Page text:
Talk of secession is usually reserved for cranks wanting to relive the Civil War, but recently some New York State towns started looking at joining neighboring Pennsylvania.
The reason? Hydraulic fracturing.
The 15 towns are conducting studies to determine whether it would be economically feasible to join Pennsylvania, where natural gas drilling is booming. Among other things, the group, which calls itself the Upstate New York Towns Association, is comparing tax rates as well as cost of living and business expenses in the two states. It expects to complete its study in the coming weeks.
The towns are in Broome, Delaware, Tioga and Sullivan counties.
While both states sit above the natural gas-rich Marcellus Shale, in New York State, Governor Cuomo last December banned hydraulic fracturing after a six-year de facto moratorium.
In contrast, Pennsylvania allows it, and as a result, the Keystone State reaps the benefits record levels of natural gas production.
New Yorkers look with a touch of envy at the job and economic opportunities shale energy is generating for their Pennsylvania neighbors:
“Everybody over the border has new cars, new four-wheelers, new snowmobiles,” said [Conklin town supervisor James] Finch, a Republican. “They have new roofs, new siding.”
Finch said some residents in his town travel the short distance to Pennsylvania, where they work in the fracking industry. Some of those workers, he said, are making six-figure salaries.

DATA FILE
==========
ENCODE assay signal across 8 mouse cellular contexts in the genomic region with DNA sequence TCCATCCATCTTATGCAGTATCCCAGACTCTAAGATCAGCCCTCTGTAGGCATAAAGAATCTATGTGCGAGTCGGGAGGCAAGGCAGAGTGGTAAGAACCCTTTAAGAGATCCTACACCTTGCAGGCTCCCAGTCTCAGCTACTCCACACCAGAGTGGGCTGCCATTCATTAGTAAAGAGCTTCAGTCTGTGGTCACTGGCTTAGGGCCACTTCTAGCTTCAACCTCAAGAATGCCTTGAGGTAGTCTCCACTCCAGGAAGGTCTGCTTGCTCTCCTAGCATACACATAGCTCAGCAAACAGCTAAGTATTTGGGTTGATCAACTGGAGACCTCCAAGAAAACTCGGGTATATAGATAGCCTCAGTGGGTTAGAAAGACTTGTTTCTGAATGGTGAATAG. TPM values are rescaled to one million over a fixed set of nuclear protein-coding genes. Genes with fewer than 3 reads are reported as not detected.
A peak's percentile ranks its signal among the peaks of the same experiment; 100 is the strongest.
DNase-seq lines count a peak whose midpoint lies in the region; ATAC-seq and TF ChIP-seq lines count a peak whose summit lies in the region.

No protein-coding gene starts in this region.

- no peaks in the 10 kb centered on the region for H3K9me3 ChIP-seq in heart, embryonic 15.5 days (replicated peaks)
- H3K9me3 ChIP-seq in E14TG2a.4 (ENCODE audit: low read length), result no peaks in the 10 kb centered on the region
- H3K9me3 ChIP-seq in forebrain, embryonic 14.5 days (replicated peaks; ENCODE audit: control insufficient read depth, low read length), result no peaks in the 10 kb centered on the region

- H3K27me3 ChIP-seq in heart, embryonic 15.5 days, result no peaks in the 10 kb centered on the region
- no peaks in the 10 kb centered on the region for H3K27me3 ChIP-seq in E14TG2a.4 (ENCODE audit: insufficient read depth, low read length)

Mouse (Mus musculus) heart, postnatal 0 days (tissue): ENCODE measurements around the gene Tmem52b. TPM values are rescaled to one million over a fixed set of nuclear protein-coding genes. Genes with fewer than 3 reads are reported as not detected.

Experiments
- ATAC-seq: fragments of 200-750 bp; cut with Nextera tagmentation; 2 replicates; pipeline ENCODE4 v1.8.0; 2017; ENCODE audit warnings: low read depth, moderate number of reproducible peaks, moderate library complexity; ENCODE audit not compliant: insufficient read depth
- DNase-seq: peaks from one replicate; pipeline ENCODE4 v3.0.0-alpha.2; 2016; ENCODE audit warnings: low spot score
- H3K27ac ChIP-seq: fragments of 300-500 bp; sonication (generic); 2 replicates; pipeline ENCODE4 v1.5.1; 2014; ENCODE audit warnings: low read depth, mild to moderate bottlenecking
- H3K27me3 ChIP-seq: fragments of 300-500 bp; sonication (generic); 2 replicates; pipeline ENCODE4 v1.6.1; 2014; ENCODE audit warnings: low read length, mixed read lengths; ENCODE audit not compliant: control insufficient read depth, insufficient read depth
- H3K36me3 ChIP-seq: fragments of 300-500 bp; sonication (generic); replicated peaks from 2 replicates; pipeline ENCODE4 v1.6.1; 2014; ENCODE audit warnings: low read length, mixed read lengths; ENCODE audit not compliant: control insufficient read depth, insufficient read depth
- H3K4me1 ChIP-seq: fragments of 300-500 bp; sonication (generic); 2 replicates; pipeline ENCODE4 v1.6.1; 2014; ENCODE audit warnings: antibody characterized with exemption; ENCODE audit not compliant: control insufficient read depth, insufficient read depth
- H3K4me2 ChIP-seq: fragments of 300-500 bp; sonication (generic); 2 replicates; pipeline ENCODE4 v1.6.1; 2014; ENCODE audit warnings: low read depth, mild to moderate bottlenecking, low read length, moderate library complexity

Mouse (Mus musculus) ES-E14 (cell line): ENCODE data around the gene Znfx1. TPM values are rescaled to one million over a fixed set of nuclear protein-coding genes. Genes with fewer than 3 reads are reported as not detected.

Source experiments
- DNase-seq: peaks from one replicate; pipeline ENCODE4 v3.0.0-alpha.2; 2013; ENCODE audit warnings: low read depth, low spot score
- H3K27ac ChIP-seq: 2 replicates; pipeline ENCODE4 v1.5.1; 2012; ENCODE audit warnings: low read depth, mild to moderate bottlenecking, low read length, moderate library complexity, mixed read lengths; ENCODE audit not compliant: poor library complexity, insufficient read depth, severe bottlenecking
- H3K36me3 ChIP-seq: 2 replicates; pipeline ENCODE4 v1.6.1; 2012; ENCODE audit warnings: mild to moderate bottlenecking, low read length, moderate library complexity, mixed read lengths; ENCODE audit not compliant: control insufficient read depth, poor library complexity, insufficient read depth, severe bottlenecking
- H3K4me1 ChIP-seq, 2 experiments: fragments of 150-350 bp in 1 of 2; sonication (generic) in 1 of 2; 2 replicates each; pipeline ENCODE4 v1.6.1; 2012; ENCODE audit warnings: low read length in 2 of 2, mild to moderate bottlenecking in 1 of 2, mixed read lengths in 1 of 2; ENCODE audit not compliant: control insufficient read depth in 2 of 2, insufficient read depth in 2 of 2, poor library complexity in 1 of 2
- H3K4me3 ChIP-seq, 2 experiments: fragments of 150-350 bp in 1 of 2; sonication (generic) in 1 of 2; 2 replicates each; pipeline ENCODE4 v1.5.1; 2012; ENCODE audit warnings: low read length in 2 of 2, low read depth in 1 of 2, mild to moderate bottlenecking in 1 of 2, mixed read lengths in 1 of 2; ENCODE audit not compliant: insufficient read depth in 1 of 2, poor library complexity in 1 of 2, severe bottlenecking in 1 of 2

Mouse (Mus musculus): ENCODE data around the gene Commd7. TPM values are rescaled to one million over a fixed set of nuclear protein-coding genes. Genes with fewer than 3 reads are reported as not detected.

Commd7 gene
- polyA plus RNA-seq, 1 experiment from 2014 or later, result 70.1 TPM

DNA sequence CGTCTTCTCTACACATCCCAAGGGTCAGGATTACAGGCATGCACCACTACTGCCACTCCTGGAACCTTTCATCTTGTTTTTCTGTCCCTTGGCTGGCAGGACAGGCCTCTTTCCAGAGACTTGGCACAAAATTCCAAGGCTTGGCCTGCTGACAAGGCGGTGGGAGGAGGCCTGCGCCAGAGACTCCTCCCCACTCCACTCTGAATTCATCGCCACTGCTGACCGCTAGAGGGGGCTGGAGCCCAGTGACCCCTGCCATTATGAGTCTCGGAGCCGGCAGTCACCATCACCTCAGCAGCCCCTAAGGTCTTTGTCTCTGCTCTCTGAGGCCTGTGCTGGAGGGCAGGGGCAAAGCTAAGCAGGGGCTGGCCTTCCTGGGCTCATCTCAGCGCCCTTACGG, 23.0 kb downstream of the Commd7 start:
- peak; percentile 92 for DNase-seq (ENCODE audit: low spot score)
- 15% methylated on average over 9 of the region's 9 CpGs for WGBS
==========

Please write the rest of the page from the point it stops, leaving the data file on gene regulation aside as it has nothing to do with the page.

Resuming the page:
In the meantime, many businesses in Conklin are closing, he said.
"The Southern Tier is desolate," Jim Finch told WBNG-TV in Binghamton, which first reported the secession plan. "We have no jobs and no income. The richest resource we have is in the ground."
New York State’s hydraulic fracturing ban is generating frustration, Broome County GOP Chairman Bijoy Datta told IJReview:
These New York towns are literally a stone’s throw from Pennsylvania and they see the economic results of gas drilling – more jobs, new roads, reduced taxes and higher property values – and it’s just out of their reach because big government said “no.”
Secession by these towns is unlikely. Jazz Shaw, who lives in the region, writes at Hot Air, "I can’t imagine the state government in Albany ever agreeing to let some of their citizens flee New York for better conditions."
Nevertheless, it reminds us how valuable embracing America’s energy abundance can be.
A U.S. Chamber Institute for 21st Century Energy report estimates that shale energy development will create 220,000 jobs for Pennsylvania by 2020 and 387,000 jobs by 2035. New Yorkers would like to benefit from the shale boom too.